It was argued that not all accidents that occur during the interlude periods would attract compensation. The Tribunal argued that it was insufficient for an employee to simply be at a location away from the usual place of work at the request of the employer to be able to get compensation. The Tribunal argued that the employer had to have in some way have sanctioned the activity in which the employee was engaged when injured.

The Tribunal concluded: “Applying these principles to the applicant, although it is conceded that the nexus should not be interpreted in any narrow fashion, the requisite connection is absent. The employer had not expressly or impliedly induced or encouraged the applicant’s sexual conduct that evening. Nor did the employer know or could reasonably expect that such an activity was contemplated by her. The activity was not an ordinary incident of an overnight stay like showering, sleeping, eating, or returning to the place of residence from a social occasion elsewhere in the vicinity. Rather, she was involved in a recreational activity which her employer had not induced, encouraged or countenanced.”

This is still a rather narrow and impractical view of how compensation systems work. In order to be covered, Ms X would have to get permission to have sex! If she got permission, then it would be an activity contemplated by the employer. Needless to say, the real world in which we live simply doesn’t work like that.

Not surprisingly, the matter was taken the Federal Court on appeal which made short shift of the Tribunal’s argument. It would be absurd to suggest that only activities expressly or implicitly induced or encouraged by the employer would result in compensation.

The court ruled: “In my opinion the Tribunal erred in holding that for the applicant to succeed, it was necessary for her to show that the particular activity which led to her injury was one that had been expressly or impliedly induced or encouraged by her employer. If the applicant had been injured while playing a game of cards in her motel room she would be entitled to compensation even though it could not be said that her employer induced or encouraged her to engage in such an activity. In the absence of any misconduct, or an intentionally self-inflicted injury, the fact that the applicant was engaged in sexual activity rather than some other lawful recreational activity while in her motel room does not lead to any different result. There will be an order that the Tribunal’s decision be set aside. I shall also make a declaration that the injuries suffered by the applicant on 26 November 2007 were suffered by her in the course of her employment. The respondent must pay the applicant’s costs of the appeal and her costs of the proceedings before the Tribunal.”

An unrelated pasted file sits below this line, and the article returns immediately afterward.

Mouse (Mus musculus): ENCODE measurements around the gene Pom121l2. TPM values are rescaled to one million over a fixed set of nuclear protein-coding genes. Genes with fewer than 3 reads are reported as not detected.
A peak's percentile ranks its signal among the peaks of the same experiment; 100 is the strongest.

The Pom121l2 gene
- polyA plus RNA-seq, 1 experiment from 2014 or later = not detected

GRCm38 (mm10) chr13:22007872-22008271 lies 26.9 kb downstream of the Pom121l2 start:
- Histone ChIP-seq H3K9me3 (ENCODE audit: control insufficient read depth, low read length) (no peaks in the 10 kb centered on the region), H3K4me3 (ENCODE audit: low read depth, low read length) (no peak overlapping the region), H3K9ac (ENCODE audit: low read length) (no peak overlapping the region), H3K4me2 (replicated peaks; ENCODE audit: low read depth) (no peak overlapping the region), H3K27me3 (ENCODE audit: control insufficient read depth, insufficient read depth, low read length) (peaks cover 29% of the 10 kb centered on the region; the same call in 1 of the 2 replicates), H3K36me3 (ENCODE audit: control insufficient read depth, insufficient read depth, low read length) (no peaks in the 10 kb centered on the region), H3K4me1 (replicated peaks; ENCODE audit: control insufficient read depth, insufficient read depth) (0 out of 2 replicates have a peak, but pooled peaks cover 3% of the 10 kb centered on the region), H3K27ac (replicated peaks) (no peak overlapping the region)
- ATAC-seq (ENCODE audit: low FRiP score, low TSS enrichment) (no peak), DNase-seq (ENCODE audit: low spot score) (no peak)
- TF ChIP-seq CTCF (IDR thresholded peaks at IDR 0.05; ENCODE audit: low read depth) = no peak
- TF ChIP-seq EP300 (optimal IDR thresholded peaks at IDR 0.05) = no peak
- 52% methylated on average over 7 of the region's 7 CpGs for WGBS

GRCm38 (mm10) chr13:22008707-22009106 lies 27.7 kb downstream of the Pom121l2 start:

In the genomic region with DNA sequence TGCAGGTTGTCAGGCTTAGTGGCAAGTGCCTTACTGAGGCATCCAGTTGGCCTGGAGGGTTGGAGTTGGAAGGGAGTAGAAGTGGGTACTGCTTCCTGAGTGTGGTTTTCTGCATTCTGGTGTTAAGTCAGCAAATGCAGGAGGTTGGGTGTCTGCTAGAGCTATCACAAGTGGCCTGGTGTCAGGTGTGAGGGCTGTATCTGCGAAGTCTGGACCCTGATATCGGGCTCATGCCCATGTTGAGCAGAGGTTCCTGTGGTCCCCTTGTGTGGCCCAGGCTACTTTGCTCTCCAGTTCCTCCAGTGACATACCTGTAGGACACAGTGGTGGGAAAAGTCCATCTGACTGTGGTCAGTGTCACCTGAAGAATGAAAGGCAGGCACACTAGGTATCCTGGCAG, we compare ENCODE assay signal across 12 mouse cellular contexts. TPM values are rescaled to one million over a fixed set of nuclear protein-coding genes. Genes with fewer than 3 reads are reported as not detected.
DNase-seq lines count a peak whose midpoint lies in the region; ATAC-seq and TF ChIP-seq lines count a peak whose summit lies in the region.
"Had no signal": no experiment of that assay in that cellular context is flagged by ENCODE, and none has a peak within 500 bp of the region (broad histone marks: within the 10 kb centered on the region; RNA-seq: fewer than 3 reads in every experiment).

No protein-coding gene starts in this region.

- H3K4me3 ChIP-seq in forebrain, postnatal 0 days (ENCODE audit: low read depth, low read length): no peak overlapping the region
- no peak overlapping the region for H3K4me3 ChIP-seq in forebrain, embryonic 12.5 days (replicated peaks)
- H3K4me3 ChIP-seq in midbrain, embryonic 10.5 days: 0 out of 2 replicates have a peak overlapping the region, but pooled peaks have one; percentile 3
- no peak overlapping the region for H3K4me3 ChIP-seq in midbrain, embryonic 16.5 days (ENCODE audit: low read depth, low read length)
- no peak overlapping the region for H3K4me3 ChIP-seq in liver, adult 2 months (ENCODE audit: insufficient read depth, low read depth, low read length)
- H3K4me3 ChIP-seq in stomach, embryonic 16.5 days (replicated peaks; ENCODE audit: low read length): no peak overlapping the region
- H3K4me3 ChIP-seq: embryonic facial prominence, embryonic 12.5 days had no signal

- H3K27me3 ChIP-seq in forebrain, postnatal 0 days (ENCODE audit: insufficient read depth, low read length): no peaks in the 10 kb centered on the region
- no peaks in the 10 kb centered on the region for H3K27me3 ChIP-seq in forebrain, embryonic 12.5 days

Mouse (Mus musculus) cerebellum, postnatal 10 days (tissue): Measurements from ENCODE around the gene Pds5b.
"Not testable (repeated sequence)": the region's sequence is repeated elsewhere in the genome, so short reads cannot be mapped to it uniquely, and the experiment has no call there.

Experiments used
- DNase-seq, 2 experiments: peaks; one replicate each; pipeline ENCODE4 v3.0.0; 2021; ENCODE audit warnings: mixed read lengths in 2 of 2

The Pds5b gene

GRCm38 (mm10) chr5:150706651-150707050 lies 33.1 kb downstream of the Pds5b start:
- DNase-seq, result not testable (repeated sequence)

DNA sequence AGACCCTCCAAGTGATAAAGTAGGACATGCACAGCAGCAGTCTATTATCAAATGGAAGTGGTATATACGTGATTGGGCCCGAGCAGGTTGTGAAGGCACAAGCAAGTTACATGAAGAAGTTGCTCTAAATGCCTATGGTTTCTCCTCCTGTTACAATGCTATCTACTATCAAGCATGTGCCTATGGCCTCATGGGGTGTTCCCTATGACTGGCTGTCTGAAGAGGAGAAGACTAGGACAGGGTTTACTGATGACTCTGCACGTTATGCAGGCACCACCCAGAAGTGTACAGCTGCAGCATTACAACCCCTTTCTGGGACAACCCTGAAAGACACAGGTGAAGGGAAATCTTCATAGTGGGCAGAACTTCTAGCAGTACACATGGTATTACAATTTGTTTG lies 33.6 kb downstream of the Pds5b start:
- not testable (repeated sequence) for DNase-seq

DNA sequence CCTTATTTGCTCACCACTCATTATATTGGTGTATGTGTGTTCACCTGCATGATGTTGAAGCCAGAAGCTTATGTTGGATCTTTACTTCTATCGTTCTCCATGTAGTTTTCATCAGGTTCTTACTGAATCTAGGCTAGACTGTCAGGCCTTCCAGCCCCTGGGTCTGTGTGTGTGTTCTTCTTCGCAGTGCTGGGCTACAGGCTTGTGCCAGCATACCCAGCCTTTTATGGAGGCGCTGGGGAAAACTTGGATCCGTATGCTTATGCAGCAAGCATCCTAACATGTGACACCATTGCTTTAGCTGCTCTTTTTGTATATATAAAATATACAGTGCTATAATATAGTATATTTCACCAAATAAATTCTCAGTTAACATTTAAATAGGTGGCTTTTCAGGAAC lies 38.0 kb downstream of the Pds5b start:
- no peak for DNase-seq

And so, close to five years after the event, Ms X was entitled to compensation.

With respect, it seems the question of having sex was a red herring. Ms X was injured by a light fitting that fell on her face. That was the proximate cause of her injury, and she was injured while on her employers’ business. She did not have to be doing her employers’ business at the time to be entitled to compensation.

An employee who is injured while at work because their chair collapses will be entitled to compensation – there is no further question to ask. Whether the employee was doing their job or daydreaming at the time is irrelevant. And to say that if they had been daydreaming there would be no compensation is illogical. This narrow interpretation disappeared decades ago.

What is interesting about this case is that it demonstrates that an employee who goes away on a business trip and is injured during their time away is entitled to compensation.


Legally Speaking is a regular column by Professor Robert W Vivian, a leading authority on insurance and risk management. He has written a number of books on South Africa’s business history.